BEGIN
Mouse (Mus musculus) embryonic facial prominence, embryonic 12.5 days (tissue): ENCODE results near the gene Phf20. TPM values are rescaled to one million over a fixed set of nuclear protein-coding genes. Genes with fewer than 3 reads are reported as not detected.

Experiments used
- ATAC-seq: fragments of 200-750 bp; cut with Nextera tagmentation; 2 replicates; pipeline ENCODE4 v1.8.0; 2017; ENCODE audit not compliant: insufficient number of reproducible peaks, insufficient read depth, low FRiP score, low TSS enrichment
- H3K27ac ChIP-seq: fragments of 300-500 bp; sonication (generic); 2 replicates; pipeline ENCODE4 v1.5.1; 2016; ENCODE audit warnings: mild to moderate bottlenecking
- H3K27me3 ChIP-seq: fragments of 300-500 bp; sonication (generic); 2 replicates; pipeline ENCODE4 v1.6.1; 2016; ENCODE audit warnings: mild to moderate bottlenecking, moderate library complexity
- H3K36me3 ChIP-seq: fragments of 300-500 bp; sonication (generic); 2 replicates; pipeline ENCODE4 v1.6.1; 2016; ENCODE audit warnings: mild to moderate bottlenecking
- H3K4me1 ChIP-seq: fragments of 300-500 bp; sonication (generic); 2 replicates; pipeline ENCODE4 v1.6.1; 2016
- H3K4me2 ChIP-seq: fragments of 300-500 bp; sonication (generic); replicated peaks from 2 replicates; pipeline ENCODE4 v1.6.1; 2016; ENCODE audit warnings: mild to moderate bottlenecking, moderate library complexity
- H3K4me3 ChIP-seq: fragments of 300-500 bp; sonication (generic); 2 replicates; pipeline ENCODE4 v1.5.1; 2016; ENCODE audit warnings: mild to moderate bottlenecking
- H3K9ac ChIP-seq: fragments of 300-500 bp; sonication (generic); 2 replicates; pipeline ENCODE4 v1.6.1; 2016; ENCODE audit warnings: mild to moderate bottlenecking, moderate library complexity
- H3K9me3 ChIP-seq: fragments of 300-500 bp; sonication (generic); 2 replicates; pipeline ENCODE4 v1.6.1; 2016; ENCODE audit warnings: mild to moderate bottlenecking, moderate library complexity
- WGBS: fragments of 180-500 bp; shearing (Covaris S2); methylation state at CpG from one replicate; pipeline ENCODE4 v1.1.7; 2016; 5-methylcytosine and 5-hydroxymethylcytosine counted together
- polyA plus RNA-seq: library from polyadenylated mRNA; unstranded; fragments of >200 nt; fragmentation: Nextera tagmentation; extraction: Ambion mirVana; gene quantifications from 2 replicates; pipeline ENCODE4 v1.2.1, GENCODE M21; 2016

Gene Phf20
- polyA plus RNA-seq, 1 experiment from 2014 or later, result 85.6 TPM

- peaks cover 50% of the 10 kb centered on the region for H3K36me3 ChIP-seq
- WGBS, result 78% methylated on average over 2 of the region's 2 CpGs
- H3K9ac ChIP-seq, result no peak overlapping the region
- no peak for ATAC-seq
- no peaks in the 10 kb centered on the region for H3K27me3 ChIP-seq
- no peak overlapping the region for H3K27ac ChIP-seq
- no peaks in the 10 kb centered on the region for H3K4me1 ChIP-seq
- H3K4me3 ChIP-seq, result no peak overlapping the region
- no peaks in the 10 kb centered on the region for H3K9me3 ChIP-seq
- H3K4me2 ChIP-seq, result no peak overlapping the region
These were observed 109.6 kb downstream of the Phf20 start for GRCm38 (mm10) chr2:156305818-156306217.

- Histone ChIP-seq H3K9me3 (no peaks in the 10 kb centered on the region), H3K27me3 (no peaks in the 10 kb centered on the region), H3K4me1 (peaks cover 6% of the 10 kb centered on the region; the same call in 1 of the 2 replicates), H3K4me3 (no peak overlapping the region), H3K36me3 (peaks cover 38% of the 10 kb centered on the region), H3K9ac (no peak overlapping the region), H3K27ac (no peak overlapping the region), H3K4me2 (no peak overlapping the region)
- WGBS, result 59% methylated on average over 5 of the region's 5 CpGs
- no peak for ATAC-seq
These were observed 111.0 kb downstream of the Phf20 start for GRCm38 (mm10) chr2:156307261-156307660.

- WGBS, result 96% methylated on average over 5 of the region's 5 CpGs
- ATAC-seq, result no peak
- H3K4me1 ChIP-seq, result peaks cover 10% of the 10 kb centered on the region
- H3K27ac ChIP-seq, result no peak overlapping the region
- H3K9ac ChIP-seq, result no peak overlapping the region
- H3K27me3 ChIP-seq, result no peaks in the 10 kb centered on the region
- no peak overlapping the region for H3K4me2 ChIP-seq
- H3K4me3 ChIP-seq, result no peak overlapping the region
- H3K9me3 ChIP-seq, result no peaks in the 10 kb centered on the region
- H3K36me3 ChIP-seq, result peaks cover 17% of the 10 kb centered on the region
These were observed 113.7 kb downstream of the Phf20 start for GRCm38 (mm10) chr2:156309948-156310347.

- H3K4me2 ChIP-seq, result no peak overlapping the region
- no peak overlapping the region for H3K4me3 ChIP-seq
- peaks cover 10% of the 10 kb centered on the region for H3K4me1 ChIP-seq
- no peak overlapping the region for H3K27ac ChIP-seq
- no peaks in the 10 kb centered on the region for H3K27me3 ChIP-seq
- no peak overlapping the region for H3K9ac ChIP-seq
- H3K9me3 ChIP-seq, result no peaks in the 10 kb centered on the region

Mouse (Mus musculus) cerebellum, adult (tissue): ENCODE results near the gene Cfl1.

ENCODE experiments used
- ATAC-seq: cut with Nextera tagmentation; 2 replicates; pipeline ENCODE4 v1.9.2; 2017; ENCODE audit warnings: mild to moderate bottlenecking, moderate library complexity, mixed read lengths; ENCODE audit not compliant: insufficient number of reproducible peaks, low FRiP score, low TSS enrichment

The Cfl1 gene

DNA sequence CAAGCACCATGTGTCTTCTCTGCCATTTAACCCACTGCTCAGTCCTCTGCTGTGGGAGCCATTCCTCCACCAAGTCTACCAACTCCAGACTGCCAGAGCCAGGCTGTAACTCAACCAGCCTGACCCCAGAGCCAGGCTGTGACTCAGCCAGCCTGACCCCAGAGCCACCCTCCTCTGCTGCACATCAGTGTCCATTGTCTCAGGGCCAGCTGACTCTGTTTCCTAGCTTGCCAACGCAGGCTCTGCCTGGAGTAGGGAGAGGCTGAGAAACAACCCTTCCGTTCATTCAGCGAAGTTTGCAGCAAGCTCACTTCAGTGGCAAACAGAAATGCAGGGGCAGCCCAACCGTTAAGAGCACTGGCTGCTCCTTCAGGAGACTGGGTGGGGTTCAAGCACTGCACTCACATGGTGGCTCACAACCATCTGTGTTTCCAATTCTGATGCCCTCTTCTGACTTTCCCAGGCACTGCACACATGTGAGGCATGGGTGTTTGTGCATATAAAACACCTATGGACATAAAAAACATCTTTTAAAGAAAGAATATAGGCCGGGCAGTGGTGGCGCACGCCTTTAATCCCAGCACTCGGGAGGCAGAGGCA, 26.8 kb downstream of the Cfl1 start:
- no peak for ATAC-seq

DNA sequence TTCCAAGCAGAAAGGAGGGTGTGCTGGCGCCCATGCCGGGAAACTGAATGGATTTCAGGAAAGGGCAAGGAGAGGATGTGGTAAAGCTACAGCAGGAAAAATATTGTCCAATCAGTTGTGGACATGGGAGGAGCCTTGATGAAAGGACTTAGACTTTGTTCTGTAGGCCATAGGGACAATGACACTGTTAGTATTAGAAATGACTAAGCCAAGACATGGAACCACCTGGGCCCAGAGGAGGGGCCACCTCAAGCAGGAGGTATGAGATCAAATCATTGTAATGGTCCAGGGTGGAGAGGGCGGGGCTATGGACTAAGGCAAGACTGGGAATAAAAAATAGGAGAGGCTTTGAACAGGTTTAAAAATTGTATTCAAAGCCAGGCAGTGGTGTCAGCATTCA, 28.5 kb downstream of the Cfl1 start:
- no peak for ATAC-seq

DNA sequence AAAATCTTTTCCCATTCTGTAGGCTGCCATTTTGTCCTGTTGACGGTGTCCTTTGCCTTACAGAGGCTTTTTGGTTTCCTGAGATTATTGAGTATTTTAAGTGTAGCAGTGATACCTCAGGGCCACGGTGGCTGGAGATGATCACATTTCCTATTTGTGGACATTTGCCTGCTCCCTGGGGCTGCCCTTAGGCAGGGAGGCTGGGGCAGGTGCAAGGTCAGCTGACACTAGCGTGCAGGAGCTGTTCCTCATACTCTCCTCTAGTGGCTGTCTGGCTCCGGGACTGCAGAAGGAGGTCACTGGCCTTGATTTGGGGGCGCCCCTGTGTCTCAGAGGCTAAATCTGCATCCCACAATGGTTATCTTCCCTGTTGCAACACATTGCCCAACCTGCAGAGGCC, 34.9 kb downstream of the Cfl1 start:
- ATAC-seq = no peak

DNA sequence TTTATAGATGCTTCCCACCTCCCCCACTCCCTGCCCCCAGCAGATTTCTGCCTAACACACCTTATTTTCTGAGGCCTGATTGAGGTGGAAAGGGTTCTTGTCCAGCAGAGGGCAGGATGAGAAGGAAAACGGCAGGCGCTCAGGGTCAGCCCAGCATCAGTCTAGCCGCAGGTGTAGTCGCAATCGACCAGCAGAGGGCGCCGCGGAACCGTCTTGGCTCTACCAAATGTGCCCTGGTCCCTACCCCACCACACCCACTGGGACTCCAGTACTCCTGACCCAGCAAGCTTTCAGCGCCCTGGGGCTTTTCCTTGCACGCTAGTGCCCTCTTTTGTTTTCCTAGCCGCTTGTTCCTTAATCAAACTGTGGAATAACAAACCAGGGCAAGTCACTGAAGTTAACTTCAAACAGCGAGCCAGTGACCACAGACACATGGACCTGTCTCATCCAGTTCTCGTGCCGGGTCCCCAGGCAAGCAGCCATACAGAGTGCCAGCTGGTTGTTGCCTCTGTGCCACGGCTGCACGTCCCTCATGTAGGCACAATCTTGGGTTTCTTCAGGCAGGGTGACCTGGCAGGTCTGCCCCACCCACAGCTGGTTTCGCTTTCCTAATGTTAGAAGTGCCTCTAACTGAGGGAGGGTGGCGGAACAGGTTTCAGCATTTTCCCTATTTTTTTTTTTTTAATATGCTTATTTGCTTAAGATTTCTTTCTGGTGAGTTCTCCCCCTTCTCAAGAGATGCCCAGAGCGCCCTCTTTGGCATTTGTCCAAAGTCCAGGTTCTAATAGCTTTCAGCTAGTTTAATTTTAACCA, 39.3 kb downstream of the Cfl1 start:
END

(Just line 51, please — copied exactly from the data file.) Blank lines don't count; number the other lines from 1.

- ATAC-seq: cut with Nextera tagmentation; 2 replicates; pipeline ENCODE4 v1.9.2; 2017; ENCODE audit warnings: mild to moderate bottlenecking, moderate library complexity, mixed read lengths; ENCODE audit not compliant: insufficient number of reproducible peaks, low FRiP score, low TSS enrichment